Field Engineers at work.
Opening and closing of valves is just one of the many duties of a field engineer. Valve work difficulties range from “no sweat,” a.k.a. easy-to-open valves, to “valves that would make you give up and cry,” a.k.a. almost immovable valves.
Field En·gi·neer (n.) /fēld ˌenjəˈnir/
Monitors, controls and responds to any and all issues concerning local operations of pertinent plant equipment.
What you thought you knew
Contrary to popular belief, a field engineer’s job is not just “a walk in a park.” FEs possess a wide array of skills and attitude including, but not limited to, hard work, multi-tasking, and a keen eye for abnormalities. To effectively perform their functions, field engineers ensure that they are always physically prepared and mentally alert. In keeping the plant running, every second counts. A minute of inaction or hesitation can result to avoidable loss of the unit.
“Bisag naglakaw lakaw ra mi, dili mi chill kay ga monitor mi, dili lang nag suroy suroy” (We are not just wandering around the plant aimlessly, we monitor [everything].) – Carmelo Lao, Field Engineer
What they actually do
Log sheet Monitoring
Ensures that equipment are operational and in good running condition
Report any abnormalities and problems in the field
Rectify minor problems
Respond to emergencies
Assist during troubleshooting
Supervise contractors doing field activities
Startup and shutdown activities
Execute orders from CREs, supervisors and operations manager.
What sparks their circuits
Knowledge and experiences gained are what the field engineers love most at what they do—the application of their theoretical learning versus what the actual experience teaches them. Lessons learned in the field coupled with a good working environment provided by their colleagues make work stress bearable.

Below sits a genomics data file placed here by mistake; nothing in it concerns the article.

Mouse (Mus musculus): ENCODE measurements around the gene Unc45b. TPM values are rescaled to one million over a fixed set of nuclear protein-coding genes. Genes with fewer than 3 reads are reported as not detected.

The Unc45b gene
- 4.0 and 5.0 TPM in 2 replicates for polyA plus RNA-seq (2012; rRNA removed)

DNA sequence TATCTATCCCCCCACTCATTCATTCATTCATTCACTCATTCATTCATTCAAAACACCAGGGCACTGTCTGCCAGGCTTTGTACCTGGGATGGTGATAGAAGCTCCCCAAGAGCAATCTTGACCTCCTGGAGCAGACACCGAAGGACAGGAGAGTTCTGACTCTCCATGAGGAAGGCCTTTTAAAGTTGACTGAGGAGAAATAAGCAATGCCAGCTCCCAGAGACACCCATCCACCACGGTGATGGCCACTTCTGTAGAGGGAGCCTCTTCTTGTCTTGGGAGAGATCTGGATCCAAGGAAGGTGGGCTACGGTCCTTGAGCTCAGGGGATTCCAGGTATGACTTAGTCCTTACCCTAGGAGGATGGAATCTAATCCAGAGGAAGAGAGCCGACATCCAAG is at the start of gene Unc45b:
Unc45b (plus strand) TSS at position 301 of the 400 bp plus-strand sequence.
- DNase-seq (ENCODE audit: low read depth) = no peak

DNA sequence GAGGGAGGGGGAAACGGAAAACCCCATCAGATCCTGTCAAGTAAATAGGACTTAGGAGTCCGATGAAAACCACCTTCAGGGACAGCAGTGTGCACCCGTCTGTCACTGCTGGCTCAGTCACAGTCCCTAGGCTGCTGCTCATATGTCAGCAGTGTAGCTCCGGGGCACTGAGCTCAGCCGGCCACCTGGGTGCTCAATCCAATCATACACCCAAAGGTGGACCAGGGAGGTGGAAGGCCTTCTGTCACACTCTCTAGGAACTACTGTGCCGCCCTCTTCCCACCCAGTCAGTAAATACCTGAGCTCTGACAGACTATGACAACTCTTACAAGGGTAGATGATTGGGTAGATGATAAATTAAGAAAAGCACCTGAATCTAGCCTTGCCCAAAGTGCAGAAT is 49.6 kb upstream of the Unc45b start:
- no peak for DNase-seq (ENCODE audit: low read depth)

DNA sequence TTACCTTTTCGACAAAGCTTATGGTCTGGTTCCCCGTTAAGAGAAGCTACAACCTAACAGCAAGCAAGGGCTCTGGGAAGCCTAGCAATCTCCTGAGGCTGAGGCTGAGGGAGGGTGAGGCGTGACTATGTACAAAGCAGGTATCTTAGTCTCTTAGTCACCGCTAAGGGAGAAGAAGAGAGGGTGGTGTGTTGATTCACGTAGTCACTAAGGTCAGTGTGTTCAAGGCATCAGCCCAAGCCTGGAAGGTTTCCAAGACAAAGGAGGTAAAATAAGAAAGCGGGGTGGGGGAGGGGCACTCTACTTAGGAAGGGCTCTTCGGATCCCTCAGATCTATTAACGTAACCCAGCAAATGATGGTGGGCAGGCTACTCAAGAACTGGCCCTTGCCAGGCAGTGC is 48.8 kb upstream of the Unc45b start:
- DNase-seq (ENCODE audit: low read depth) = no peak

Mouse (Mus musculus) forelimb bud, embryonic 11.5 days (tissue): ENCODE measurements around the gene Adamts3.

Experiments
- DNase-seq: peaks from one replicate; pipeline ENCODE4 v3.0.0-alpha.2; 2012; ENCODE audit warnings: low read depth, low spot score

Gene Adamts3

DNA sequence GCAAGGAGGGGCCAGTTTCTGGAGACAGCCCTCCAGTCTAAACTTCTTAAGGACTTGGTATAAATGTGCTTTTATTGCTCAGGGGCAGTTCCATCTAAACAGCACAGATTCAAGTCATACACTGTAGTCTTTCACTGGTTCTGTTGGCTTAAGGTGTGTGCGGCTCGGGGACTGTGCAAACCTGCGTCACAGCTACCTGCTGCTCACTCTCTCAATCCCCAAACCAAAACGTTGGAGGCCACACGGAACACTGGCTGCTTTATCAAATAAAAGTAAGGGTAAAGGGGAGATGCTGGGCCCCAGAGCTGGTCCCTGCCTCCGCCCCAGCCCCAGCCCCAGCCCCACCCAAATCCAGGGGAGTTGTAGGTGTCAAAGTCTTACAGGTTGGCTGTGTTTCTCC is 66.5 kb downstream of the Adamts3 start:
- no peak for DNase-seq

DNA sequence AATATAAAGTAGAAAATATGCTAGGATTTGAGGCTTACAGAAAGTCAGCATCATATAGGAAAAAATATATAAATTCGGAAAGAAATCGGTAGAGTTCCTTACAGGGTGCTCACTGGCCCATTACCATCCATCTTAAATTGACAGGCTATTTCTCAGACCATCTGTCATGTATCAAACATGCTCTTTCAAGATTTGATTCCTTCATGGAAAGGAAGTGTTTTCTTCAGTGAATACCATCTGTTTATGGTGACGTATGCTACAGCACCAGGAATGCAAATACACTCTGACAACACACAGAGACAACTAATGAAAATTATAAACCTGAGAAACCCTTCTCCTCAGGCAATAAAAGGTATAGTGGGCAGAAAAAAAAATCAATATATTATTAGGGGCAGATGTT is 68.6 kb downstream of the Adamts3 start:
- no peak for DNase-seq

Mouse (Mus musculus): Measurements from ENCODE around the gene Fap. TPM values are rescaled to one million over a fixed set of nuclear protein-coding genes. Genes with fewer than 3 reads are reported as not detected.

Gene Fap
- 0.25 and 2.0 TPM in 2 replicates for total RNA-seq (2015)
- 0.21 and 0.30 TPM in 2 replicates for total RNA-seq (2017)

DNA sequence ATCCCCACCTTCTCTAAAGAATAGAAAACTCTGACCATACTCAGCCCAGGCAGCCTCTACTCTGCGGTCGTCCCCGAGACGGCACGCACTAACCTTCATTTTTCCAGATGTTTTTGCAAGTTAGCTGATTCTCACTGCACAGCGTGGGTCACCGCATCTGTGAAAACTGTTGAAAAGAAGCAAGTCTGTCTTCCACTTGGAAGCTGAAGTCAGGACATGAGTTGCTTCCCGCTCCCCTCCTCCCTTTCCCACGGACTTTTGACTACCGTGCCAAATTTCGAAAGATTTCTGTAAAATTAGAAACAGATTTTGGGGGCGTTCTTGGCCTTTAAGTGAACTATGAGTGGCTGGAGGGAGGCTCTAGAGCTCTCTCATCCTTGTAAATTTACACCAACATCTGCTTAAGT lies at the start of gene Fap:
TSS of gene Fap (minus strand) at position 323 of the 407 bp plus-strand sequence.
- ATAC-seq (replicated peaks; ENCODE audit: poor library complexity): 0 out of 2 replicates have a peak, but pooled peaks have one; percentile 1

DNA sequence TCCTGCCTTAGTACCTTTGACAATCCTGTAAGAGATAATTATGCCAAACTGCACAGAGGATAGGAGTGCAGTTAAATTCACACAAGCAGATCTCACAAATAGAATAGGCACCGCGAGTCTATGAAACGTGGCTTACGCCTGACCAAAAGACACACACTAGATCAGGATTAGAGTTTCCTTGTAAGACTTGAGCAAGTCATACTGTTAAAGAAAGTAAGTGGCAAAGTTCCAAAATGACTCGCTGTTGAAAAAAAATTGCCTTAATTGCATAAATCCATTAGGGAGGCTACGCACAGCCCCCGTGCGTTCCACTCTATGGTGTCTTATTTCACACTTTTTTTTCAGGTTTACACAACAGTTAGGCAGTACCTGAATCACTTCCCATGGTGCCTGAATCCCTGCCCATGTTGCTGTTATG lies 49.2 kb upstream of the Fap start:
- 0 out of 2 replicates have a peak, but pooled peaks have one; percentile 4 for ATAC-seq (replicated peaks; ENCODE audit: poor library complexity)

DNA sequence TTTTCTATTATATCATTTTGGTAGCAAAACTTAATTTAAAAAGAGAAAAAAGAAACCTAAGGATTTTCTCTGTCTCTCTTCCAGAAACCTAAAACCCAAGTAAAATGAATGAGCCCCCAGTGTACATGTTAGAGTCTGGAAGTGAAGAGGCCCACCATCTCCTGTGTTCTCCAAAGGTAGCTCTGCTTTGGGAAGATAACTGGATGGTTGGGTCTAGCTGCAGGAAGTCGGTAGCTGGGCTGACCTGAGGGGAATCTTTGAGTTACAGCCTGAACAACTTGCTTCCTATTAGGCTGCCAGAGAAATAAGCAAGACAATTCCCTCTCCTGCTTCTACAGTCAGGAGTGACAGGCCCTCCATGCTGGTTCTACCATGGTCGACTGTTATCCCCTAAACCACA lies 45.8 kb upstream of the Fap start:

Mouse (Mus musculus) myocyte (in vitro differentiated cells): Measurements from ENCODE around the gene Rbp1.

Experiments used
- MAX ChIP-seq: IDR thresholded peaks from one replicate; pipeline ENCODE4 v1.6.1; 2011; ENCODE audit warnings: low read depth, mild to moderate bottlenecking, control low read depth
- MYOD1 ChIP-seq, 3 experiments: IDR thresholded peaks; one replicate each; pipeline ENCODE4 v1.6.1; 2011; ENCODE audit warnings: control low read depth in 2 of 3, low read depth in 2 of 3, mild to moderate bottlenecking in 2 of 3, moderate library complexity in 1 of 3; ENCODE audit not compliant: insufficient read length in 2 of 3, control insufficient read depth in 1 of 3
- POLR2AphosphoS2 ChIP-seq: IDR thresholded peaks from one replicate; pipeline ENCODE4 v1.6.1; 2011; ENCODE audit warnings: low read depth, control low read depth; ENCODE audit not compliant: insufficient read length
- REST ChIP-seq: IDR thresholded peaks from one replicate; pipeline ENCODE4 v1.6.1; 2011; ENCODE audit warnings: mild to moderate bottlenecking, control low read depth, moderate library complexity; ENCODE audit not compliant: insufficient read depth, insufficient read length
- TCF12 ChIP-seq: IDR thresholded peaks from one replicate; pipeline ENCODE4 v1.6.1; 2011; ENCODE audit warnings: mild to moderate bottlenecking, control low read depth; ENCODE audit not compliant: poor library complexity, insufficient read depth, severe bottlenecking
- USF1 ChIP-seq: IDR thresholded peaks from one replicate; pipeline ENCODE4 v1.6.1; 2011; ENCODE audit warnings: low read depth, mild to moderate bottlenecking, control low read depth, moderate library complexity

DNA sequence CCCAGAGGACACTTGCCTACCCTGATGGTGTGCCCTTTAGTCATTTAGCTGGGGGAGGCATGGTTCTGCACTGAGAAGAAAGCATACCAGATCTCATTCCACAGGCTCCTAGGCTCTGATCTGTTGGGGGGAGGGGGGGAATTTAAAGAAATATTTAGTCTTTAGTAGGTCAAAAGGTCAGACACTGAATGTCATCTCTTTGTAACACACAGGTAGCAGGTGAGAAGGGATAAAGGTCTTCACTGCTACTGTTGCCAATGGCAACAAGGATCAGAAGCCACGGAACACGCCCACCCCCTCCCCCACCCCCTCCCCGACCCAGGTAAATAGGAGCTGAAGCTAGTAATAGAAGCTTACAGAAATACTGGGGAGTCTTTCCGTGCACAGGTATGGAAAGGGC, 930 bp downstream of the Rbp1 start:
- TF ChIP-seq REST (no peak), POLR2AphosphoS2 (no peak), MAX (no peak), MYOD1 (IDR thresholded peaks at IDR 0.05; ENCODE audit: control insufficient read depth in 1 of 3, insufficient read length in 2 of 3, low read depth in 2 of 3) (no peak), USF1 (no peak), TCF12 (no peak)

“As a Mechanical Engineer, you’ll get immersed with many equipment—different types of equipment with different conditions, operational parameters and potential problems. Work is not predictable”
-John Mark Diel, Field Engineer
Physical and mental exhaustion are not the only challenges that FEs have to face. One of the many difficulties of the job include:
encountering new problems and figuring out how to troubleshoot them
conflicting or overlapping instructions resulting to miscommunications
familiarity of the system
responding to two simultaneous activities at different locations
making critical decisions that could affect the operation of the plant
access to appropriate tools
In addition, staying up all night during night shifts and dealing with its repercussions is not really a piece of cake.
But despite of all these challenges, FEs love and enjoy their job.
“Maabugan mi, mainitan, masakitan, masingtan.” – Rino Barioga, Field Engineer
A sense of joy
Getting the tasks done and having a productive day at work give satisfaction to an FE. This, along with properly addressing a problem in a timely manner, identifying and reporting a critical abnormality which might have led to a trip, successful troubleshooting and being able to share knowledge to co-FEs.
The most satisfying part of being an FE is being able to relax after everything is normalized.
In a nutshell
Field engineers are the senses of the power block—they see, feel and hear what is beyond the walls of the control room. They handle equipment that can only be operated in the field (manually) and ensure that these run smoothly, and that all orders and procedures are carried out correctly. They are the first line of defense against emergencies and problems and they report anything unusual to avoid unplanned shutdown. All this, while being exposed to various hazards inside the plant.
Truly, a power plant is never complete without its field engineers.
“Ang among work is maybe not as important as CRE’s pero significant gihapon mi kay naay dili maabot, makita, madunggan ug ma feel didto sa control room na kami sa field lang ang makakita.” -Dennis Quitoriano
“If you want to witness how the plant runs from the start—to know every nook and cranny, be an FE.” – Khalil Justin Catacutan